Concussion Awareness

Jonah Meltzer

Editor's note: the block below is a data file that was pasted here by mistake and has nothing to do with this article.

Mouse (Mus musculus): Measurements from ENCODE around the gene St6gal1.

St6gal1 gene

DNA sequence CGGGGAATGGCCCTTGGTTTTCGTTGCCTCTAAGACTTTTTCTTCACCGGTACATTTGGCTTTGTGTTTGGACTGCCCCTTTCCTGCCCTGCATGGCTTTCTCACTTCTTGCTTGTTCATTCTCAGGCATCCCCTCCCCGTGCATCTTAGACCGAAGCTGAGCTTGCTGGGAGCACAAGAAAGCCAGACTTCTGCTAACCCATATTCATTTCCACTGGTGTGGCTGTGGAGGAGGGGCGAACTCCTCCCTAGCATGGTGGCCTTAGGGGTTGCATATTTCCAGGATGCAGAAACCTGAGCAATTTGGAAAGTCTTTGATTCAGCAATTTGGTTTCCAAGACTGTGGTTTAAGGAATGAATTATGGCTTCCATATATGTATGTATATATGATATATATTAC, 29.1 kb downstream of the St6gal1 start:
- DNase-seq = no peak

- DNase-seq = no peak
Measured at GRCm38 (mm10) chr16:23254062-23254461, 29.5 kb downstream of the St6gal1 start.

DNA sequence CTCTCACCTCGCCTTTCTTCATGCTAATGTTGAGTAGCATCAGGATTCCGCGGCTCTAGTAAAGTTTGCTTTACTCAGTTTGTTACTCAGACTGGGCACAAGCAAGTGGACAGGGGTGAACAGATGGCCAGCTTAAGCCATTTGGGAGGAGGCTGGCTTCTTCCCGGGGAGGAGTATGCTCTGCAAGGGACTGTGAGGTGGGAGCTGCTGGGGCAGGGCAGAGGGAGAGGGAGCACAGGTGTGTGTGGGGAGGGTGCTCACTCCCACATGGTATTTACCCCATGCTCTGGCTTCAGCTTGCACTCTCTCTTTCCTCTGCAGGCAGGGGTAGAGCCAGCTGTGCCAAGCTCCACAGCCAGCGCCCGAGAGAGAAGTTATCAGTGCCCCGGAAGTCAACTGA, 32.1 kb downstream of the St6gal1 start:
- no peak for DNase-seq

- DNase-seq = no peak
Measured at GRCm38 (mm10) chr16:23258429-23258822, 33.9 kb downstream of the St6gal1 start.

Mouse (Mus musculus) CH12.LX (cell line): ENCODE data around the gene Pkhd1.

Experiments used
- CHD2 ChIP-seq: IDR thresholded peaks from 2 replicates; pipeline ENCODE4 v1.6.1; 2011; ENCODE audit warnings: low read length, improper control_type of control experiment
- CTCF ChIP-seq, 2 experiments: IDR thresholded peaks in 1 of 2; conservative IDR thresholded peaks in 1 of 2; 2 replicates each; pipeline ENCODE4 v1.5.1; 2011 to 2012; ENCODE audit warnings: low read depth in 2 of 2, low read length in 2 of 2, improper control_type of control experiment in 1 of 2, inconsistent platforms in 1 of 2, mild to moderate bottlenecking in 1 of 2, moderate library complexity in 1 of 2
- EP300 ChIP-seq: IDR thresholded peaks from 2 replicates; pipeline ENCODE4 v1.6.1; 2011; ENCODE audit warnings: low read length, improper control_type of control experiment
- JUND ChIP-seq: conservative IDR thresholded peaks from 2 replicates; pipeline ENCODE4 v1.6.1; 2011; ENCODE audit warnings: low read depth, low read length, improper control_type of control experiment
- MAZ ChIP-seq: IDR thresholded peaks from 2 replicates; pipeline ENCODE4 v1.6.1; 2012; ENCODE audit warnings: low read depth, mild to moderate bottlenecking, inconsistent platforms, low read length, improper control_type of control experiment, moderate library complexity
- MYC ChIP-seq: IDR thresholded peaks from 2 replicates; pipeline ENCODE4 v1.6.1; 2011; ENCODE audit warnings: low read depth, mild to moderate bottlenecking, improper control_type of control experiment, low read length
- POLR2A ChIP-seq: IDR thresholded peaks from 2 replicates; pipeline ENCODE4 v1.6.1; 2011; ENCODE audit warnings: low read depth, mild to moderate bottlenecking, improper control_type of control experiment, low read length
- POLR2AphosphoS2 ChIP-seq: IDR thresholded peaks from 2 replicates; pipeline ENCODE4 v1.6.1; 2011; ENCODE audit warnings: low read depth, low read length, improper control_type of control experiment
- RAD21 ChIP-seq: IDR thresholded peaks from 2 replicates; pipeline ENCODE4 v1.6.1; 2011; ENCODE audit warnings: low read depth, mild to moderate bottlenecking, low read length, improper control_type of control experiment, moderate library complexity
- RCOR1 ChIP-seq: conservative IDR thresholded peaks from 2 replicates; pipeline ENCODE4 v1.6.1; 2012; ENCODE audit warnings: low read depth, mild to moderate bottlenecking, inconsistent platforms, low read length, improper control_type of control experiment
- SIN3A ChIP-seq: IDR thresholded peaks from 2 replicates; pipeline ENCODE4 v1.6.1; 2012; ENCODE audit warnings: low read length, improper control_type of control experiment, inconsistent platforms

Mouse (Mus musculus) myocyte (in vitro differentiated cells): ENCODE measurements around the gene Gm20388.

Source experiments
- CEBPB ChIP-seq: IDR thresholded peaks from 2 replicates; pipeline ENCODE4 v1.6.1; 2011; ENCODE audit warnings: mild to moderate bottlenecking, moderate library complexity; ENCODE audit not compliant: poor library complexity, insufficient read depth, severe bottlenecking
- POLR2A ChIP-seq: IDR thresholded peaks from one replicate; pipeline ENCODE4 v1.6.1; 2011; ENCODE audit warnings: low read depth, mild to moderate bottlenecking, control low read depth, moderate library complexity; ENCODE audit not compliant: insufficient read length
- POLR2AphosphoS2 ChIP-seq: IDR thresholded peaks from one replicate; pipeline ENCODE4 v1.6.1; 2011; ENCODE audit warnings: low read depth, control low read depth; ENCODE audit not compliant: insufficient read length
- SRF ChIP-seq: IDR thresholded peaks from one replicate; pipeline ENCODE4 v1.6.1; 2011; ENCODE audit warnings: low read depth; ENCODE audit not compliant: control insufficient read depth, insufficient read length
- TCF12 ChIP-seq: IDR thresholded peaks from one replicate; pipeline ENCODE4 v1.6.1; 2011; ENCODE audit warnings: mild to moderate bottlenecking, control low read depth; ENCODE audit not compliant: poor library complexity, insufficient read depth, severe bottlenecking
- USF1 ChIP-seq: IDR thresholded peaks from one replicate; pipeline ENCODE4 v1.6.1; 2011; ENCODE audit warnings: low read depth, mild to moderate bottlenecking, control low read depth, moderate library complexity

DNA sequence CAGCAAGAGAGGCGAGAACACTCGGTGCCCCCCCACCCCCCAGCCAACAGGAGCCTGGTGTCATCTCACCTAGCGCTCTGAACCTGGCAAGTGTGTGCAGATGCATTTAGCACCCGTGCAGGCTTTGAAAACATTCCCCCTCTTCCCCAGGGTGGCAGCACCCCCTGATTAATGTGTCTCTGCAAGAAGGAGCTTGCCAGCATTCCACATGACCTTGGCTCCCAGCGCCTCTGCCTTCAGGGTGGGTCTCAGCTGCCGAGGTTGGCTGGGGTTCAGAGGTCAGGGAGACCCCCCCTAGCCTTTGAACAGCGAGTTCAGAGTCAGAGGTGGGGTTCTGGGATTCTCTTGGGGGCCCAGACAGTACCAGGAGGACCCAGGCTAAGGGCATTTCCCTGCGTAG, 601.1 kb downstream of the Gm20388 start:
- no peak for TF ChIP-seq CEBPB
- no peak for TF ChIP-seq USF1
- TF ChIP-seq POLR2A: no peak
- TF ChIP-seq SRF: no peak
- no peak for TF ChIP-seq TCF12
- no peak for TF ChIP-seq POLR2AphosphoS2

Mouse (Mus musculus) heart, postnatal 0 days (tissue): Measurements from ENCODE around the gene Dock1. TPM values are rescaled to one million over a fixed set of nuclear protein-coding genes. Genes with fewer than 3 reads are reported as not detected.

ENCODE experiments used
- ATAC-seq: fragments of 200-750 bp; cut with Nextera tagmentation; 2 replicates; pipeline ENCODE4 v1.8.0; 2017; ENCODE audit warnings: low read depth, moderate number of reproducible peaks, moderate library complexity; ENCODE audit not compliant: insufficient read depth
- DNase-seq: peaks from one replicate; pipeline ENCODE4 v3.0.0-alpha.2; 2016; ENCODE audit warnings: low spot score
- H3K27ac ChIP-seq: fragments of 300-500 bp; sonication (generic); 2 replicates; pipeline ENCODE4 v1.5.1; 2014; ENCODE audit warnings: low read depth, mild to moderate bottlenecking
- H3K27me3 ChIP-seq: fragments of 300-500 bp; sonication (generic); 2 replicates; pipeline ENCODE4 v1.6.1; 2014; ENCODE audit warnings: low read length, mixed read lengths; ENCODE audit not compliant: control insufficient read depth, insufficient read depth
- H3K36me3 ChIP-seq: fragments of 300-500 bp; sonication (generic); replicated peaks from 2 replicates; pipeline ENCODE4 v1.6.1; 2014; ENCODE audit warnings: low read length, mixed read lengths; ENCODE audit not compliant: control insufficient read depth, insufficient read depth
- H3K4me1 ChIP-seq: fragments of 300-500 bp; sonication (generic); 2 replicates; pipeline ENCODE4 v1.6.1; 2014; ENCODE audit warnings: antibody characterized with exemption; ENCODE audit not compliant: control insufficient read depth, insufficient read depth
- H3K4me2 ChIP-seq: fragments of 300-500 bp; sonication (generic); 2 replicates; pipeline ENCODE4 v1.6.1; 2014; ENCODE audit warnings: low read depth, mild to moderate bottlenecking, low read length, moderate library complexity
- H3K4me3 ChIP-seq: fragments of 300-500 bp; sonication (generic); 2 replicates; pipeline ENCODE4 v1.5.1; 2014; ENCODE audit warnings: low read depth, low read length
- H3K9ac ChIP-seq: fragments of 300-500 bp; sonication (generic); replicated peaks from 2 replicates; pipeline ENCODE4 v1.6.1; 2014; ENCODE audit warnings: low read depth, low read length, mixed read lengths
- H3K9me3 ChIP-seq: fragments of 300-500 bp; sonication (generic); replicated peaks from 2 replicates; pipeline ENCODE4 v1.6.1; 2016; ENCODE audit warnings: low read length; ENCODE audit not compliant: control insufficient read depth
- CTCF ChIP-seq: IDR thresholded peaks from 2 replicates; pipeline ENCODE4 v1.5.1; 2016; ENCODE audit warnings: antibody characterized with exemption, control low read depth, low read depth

The talk given by Dr. DiFiori was both eye opening, with regards to the research and techniques being used in modern sports medicine, and informative in terms of how these techniques are actively applied to the athletes around the NCAA. While most of his talk centered around repetitive concussive brain injury (r-CBI), I found the bits about traumatic brain injury (TBI) the most interesting. In regards to TBI, Dr. DiFiori spoke about how these r-CBI sustained by the UCLA athletes become more and more serious when they are left untreated, which can largely be due to players not reporting their injuries or coaches not wanting to take their best players out of the game. The result of multiple untreated or mistreated CBI can lead to a progressive degeneration of neurons and the brain injury known as CTE. The intersection of CTE and Dr. DiFiori’s work has manifested itself in a project on TBI spearheaded by the NCAA and the DOD that is looking to explore the effects of TBI and CBI in relation to conditions such as CTE. The DOD has taken an interest in these head trauma studies because of the similar concussive and traumatic injuries that soldiers see during combat. The larger problem with active duty soldiers is that they cannot be treated as readily for these injuries as an athlete can be on the field. Therefore, it is more likely that an active duty member of the military will sustain repeated traumas within a short period of time, traumas that are more likely to go untreated. Furthermore, it has been shown that repeated head injuries, sustained within days of one another, can be far more impactful than single traumas sustained in a similar time frame (Weil, 2014). This causes further problems for veterans because of the overlapping symptomology of post-traumatic stress disorder (PTSD) and CTE. The symptoms manifested by the two disorders have a striking similarity and often lead to a misdiagnosis, and as a result, mistreatment. When the symptoms of either disorder are manifested clinicians tend to treat for CTE first because it is a biologically occurring disorder that can be mediated with drug therapies, however, PTSD is cognitive and can be left untreated as a result of being more difficult to treat. Through the discovery of novel information with regards to CTE through studies conducted by researchers such as Dr. DiFiroi the two disorders are becoming more accessible to diagnose and treat individually, making for quicker and more complete rehabilitation of veterans.

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